Hole in the Clouds
Aug 16, 2011
"Lee, Brian & Jeff making dinner," notes photographer Rich Durant, who snapped the picture of the men at their campsite along the Lorillard River in Nunavut. The Lorillard flows across tundra and bare rock of the billion-year-old Canadian Shield to enter Hudson Bay near the latitude of the Arctic Circle.
Where was Rich standing when he took this shot? It doesn't really matter; he had flown the camera up into the sky by hanging it from a kite and was using a remote control mechanism to operate the shutter while remaining safely on the ground.
The men were canoeing down the whitewater of the Lorillard; as you can see, they had stowed their gear in drysacks and waterproof boxes. The sacks and boxes don't look particularly bear-proof, however, and it's not clear what kind of arrangements they might be making to keep their food away from bears and other critters.
Whatever they were doing, it apparently didn't work out too well. The pictorial record of the expedition–called "Lorillard River Briefly"–includes photos (taken from the ground) of wolf tracks and big white bears, and then . . . a tent and foodsack trashed by something big and hungry.
(Image credit: Rich Durant)
Feb 26, 2012
This was Amersfoort, Netherlands, back in the day. The city has since grown to 24 square miles, with a population of almost 150,000, but its medieval center is said to be well preserved and legally protected. Known as Boulder City, Amersfoort is now 753 years old.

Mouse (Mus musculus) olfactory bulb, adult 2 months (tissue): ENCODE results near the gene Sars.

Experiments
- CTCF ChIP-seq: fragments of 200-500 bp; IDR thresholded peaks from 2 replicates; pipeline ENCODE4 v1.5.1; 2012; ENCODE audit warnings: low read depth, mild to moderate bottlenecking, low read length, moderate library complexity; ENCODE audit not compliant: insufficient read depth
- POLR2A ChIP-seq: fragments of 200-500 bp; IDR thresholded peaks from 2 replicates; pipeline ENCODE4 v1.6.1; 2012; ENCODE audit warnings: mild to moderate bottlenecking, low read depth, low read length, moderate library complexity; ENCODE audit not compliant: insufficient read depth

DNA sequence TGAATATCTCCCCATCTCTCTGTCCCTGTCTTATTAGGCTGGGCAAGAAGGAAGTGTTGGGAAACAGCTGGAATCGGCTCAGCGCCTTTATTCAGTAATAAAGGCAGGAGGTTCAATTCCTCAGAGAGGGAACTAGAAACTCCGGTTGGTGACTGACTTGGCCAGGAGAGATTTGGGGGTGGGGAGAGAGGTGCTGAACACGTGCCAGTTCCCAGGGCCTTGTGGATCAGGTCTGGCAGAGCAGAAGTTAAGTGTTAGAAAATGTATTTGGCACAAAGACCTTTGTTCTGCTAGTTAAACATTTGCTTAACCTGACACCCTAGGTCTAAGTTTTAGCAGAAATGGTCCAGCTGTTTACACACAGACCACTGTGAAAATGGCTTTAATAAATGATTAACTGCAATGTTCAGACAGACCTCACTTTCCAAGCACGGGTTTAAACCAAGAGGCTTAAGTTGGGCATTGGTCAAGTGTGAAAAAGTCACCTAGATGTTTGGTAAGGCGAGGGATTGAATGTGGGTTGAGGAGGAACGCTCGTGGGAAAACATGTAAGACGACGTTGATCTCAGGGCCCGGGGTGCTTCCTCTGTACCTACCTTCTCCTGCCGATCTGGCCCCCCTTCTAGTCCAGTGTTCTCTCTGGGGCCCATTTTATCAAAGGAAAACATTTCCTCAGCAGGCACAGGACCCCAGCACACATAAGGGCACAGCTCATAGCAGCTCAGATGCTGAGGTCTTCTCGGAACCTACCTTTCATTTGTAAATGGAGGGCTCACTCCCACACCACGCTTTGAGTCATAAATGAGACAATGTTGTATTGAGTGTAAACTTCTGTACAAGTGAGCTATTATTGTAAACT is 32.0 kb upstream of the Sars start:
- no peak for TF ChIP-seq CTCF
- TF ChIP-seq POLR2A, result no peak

The Netherlands doesn't have very many boulders, but there used to be a big one, weighing more than nine tons, out on the moors south of town. In 1661, however, a couple of Amersfoort's leading citizens got to drinking and wagering, and then wouldn't you know it, one of them rounded up 400 neighbors to push the rock into the center of town.
The rock-pushers were rewarded with beer and pretzels, but Amersfoortians soon discovered that they really didn't much like being known far and wide as boulder draggers. They didn't like that their city's reputation was all about the stupid rock in the main square. In 1672, they buried the boulder.
More than two centuries later, in 1903, the buried rock was rediscovered and again put on display. Pranksters have moved it again from time to time, presumably with heavy equipment, but the city has now mounted its nine-ton token high on a pedestal for all the world to see.
Apr 10, 2012
Brittany Howard, lead singer of the Alabama Shakes, released her first CD today and played to a sold-out house last night at World Cafe in Philadelphia. I'm not a music reviewer; I won't try to describe or evaluate the performance, but I sure wouldn't quibble with the critics who have been comparing Howard to Janis Joplin, Otis Redding, James Brown, and just about every other legendary rock-soul-blues singer. She's got Brown's energy and Joplin's wail and Redding's sweetness and even a little of Hank Williams's falsetto--plus the whole history of rock and roll in the songs she writes and the licks she picks.